recommended reading

Pentagon exempts cyber weapons from collateral damage directive

Photodisc

The Defense Department does not require developers of computer systems that launch cyber operations to implement the same safeguards required of traditional arms makers to prevent collateral damage.

A Pentagon mandate that autonomous weapons be built and tested so humans won’t lose control over them doesn’t apply to cyber weapons, documents state. The exemption gives military programmers more flexibility to introduce automation into command-and-control infrastructure for cyber operations, allowing military officials to launch computer campaigns more swiftly.

A directive, released Nov. 21, mandated that automated and semi-autonomous weaponry -- such as guided munitions that independently select targets -- must have human machine interfaces and “be designed to allow commanders and operators to exercise appropriate levels of human judgment over the use of force.” The mandate called for “rigorous hardware and software verification and validation” to ensure that engagements could be terminated if not completed in a designated time frame. The goal is to minimize “unintended engagements,” the document states.

The Pentagon is permitting less human control over systems that deploy malware, exploits and mitigation tools, highlighting Defense’s focus on agile responses to computer threats. The document, signed by Deputy Secretary of Defense Ashton Carter, explicitly states that the directive “does not apply to autonomous or semi-autonomous cyberspace systems for cyberspace operations.”

Defense has been pushing to integrate more autonomous capabilities into offensive computer systems, to meet the need to address threats in real time and make up for a lack of specialists that can carry out the exercises manually. This introduces a new threat that mistakes could go unchecked if computer glitches occur.

A central tenet of Plan X -- a Defense funding initiative to build command-and-control architecture that could manage and launch offensive tools -- involves identifying areas for automation and machine assistance in cyber operations. A newly released solicitation document asks respondents to address how a system can be built to allow planners to “mark instructions and actions that could be autonomously executed without operator monitoring” and seeks ideas on how “mission program logic is able to operate autonomously if communications are lost or degraded.”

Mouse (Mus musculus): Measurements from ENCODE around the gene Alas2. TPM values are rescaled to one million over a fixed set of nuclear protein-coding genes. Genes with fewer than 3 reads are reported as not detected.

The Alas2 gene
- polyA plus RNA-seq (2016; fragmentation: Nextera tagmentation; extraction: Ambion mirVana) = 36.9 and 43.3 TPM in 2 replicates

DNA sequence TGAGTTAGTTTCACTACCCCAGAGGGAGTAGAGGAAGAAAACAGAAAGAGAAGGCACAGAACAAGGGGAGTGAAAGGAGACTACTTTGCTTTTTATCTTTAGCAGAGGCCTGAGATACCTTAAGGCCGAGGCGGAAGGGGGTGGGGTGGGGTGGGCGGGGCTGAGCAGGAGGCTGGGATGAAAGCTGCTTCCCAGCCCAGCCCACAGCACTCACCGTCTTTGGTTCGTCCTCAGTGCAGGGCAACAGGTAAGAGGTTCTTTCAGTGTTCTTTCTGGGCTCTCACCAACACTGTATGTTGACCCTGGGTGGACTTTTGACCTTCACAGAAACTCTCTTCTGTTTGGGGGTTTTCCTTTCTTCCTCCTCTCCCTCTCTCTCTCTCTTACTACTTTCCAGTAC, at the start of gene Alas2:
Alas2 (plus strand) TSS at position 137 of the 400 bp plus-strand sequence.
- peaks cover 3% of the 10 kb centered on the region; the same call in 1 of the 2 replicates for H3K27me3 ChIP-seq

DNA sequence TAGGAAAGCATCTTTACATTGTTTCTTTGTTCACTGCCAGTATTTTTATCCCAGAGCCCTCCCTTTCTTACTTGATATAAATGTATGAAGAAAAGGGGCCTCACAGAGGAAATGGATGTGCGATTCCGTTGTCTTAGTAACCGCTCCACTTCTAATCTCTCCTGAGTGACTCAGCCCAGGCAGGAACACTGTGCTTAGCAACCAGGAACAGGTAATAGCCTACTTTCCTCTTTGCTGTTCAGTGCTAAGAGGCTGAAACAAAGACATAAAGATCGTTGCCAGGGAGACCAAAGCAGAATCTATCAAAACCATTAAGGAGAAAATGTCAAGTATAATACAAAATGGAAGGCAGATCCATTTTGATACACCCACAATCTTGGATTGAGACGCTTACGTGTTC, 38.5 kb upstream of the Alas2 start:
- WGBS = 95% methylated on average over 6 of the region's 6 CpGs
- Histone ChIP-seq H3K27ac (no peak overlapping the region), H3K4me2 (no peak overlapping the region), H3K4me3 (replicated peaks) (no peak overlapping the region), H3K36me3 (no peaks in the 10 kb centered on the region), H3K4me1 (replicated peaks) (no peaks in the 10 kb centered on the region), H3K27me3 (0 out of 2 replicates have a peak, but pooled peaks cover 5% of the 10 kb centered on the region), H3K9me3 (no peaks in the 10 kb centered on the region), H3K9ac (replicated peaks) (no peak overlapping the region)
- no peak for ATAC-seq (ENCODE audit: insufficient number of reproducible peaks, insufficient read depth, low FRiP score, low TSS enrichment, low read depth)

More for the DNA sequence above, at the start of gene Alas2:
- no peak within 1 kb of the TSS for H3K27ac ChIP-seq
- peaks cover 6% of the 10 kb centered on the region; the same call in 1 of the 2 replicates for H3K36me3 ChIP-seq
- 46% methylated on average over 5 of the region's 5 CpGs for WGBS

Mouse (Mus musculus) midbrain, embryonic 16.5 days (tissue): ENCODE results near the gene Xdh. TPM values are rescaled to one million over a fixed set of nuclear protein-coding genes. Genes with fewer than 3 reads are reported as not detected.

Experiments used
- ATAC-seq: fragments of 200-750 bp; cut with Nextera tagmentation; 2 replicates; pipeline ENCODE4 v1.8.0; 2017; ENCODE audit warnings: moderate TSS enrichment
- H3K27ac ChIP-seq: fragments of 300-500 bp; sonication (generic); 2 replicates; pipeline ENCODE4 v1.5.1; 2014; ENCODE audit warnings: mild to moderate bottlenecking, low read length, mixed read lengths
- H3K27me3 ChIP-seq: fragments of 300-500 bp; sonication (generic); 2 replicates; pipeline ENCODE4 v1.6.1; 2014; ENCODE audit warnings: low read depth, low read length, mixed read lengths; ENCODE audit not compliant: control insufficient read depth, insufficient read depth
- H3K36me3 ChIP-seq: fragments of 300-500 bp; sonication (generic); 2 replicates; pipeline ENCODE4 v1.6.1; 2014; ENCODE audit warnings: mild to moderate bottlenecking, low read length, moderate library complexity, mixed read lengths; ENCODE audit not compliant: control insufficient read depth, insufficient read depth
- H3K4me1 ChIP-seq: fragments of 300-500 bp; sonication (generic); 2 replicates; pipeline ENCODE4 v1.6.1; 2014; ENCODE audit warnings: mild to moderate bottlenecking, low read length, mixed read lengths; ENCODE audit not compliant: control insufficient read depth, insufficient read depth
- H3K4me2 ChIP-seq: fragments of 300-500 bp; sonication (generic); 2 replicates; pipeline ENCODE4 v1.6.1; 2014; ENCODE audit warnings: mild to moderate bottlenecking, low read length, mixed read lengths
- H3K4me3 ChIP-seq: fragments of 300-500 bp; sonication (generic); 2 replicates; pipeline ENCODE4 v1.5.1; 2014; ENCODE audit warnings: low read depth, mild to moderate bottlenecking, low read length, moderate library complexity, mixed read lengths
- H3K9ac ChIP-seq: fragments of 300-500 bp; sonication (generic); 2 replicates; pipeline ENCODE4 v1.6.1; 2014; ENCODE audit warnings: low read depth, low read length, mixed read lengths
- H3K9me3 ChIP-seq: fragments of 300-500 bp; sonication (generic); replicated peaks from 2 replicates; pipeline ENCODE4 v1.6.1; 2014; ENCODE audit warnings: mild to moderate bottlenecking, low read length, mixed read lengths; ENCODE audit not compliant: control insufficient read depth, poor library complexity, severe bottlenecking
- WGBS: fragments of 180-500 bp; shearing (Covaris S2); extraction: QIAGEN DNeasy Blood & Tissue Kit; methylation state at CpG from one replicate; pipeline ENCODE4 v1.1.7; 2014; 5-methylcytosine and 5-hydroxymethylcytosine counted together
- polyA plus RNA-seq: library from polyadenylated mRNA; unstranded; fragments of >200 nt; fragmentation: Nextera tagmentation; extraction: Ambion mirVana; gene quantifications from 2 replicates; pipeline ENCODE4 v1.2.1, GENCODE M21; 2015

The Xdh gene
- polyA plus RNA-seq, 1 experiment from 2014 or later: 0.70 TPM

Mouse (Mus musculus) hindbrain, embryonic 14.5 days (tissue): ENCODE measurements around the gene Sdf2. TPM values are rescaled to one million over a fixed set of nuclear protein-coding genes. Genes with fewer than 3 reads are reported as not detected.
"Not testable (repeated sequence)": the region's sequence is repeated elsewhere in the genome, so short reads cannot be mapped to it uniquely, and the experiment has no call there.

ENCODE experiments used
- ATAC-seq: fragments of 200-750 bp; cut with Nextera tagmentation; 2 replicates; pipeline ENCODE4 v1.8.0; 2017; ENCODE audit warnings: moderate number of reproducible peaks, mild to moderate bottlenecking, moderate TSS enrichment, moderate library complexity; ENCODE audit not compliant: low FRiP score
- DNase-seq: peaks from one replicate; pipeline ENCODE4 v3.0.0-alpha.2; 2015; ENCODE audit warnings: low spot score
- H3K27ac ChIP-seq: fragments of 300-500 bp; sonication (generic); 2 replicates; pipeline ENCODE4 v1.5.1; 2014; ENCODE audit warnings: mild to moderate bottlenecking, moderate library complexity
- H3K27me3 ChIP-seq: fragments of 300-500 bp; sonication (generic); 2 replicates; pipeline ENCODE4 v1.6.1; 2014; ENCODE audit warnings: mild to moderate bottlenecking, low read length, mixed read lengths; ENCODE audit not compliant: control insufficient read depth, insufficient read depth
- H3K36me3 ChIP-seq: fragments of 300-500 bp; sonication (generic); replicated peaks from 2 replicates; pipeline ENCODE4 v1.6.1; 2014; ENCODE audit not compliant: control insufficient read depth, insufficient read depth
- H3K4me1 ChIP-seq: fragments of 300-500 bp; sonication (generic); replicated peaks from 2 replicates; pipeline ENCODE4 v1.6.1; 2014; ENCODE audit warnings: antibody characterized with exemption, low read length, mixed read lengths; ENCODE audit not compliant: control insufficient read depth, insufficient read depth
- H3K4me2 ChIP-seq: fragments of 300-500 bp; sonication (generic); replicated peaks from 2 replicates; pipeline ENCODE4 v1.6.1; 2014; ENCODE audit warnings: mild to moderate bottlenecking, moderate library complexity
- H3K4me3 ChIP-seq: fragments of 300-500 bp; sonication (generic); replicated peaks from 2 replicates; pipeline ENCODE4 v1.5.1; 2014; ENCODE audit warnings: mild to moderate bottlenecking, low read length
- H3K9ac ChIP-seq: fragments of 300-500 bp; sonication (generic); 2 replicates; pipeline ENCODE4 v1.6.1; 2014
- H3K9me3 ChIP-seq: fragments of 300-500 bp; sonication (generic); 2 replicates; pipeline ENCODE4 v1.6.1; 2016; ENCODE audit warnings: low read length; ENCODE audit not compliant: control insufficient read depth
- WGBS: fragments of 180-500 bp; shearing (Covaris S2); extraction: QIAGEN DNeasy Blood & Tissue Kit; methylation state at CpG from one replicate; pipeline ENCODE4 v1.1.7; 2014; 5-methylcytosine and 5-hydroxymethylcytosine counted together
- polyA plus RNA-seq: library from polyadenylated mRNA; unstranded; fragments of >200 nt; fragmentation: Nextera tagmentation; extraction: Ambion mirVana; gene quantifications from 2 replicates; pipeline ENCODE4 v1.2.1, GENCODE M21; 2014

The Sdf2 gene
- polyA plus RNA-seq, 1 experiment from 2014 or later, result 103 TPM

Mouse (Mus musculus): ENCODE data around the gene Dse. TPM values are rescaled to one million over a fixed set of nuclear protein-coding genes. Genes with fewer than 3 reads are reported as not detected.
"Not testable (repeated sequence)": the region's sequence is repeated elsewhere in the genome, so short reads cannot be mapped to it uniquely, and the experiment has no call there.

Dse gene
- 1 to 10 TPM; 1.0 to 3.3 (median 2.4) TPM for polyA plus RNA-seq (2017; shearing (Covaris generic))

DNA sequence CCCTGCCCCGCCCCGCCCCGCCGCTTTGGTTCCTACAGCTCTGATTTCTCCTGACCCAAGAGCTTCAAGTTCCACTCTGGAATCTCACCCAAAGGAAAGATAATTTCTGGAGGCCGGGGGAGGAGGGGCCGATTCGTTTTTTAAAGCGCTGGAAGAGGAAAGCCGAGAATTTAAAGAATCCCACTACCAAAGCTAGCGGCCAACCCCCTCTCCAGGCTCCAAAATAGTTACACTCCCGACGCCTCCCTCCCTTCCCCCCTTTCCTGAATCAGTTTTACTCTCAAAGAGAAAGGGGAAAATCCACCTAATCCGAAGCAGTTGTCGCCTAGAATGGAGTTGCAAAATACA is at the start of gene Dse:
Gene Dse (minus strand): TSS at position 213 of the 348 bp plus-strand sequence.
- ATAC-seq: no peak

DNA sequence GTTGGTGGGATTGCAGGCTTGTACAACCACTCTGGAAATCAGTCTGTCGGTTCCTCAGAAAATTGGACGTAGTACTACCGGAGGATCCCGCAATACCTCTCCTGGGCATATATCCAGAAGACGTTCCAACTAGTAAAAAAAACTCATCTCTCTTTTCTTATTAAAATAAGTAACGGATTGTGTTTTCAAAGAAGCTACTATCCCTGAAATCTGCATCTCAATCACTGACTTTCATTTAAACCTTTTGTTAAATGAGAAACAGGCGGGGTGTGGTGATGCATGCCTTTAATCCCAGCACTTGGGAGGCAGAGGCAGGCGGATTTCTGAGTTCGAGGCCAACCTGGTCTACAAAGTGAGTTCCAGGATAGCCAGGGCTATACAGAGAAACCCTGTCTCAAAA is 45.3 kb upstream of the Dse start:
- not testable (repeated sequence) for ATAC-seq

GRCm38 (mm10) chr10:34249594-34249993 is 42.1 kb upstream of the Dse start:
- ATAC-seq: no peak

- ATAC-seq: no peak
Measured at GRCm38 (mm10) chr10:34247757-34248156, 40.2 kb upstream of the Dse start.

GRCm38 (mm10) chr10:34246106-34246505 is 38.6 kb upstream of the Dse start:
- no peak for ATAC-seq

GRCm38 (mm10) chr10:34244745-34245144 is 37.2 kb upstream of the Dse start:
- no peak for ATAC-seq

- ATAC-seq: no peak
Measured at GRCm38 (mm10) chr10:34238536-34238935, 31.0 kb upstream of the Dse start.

Threatwatch Alert

Thousands of cyber attacks occur each day

See the latest threats

JOIN THE DISCUSSION

Close [ x ] More from Nextgov
 
 

Thank you for subscribing to newsletters from Nextgov.com.
We think these reports might interest you:

  • Data-Centric Security vs. Database-Level Security

    Database-level encryption had its origins in the 1990s and early 2000s in response to very basic risks which largely revolved around the theft of servers, backup tapes and other physical-layer assets. As noted in Verizon’s 2014, Data Breach Investigations Report (DBIR)1, threats today are far more advanced and dangerous.

    Download
  • Featured Content from RSA Conference: Dissed by NIST

    Learn more about the latest draft of the U.S. National Institute of Standards and Technology guidance document on authentication and lifecycle management.

    Download
  • PIV- I And Multifactor Authentication: The Best Defense for Federal Government Contractors

    This white paper explores NIST SP 800-171 and why compliance is critical to federal government contractors, especially those that work with the Department of Defense, as well as how leveraging PIV-I credentialing with multifactor authentication can be used as a defense against cyberattacks

    Download
  • Toward A More Innovative Government

    This research study aims to understand how state and local leaders regard their agency’s innovation efforts and what they are doing to overcome the challenges they face in successfully implementing these efforts.

    Download
  • From Volume to Value: UK’s NHS Digital Provides U.S. Healthcare Agencies A Roadmap For Value-Based Payment Models

    The U.S. healthcare industry is rapidly moving away from traditional fee-for-service models and towards value-based purchasing that reimburses physicians for quality of care in place of frequency of care.

    Download
  • GBC Flash Poll: Is Your Agency Safe?

    Federal leaders weigh in on the state of information security

    Download

When you download a report, your information may be shared with the underwriters of that document.